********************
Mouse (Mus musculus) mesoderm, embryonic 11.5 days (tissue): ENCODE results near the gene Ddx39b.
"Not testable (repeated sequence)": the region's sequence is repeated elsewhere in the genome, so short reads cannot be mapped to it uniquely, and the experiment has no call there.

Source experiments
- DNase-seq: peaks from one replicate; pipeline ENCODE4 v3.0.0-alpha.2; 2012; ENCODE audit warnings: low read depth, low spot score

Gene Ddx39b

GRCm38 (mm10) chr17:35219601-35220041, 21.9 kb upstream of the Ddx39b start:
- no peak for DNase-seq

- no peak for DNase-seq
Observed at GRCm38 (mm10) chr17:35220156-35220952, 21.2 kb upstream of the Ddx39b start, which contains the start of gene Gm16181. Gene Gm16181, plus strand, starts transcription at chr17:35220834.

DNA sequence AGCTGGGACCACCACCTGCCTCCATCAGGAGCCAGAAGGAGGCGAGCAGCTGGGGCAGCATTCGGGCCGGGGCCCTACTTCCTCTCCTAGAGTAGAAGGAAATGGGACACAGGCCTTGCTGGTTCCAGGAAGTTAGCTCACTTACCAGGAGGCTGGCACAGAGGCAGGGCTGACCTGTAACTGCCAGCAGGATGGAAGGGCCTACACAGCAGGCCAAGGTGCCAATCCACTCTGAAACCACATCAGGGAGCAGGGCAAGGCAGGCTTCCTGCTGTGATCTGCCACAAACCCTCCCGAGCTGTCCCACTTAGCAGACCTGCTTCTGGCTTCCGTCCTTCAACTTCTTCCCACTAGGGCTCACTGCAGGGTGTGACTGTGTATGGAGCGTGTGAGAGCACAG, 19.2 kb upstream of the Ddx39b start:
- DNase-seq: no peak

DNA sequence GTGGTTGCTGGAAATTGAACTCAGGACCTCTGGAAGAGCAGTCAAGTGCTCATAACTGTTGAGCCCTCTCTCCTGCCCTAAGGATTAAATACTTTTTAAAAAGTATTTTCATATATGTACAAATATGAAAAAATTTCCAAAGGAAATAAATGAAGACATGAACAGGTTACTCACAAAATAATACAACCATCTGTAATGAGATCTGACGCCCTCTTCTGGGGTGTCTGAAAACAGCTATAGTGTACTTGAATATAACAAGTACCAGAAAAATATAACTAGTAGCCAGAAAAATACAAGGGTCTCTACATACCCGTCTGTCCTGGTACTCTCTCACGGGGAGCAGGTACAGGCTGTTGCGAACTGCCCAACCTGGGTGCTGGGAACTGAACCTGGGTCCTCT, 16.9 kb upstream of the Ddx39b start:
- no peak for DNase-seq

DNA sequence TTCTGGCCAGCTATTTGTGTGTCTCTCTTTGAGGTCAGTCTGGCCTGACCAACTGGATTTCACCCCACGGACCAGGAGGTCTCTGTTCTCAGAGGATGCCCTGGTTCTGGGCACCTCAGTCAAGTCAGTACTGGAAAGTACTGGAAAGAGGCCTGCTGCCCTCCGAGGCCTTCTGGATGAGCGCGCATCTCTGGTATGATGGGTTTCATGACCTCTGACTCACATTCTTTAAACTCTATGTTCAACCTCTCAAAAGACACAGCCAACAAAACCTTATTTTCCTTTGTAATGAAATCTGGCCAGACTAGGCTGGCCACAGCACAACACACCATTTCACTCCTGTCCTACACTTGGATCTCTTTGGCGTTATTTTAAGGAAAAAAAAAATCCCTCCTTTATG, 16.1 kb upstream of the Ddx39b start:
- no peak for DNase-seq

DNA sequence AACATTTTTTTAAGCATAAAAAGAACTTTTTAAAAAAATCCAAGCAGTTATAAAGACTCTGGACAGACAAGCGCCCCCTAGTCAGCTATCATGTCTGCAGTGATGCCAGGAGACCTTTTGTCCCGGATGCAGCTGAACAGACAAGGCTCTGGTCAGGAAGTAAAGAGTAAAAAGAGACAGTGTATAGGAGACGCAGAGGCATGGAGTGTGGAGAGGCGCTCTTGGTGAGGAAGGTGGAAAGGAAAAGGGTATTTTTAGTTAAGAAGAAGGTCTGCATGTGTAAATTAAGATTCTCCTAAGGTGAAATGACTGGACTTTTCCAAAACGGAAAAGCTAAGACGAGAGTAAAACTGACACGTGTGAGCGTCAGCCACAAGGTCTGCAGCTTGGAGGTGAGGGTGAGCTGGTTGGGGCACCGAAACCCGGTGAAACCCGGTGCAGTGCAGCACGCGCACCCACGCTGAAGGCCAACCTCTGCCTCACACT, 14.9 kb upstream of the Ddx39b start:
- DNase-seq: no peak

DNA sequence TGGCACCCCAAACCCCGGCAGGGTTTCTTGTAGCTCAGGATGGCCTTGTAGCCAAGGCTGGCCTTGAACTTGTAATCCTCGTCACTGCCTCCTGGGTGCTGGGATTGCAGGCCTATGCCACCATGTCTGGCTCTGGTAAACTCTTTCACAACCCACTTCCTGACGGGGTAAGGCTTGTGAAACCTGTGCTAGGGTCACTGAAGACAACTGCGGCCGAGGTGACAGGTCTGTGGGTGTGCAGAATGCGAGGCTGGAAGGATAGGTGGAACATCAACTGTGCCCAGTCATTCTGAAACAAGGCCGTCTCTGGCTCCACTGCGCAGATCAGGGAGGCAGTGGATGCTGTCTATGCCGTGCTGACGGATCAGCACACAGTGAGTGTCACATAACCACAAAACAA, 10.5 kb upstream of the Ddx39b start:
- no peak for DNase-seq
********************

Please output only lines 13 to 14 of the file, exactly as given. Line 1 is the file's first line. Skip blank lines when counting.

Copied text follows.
- no peak for DNase-seq

DNA sequence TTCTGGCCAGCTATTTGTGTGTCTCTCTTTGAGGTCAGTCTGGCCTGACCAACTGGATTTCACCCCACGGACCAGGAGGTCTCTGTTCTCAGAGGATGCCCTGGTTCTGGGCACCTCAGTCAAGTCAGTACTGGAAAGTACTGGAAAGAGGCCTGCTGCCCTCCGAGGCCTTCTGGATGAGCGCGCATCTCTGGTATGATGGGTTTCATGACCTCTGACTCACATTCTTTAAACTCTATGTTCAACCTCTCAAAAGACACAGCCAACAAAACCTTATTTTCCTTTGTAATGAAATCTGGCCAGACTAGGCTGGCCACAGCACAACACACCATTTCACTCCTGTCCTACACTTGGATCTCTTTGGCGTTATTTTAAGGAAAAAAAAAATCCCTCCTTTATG, 16.1 kb upstream of the Ddx39b start: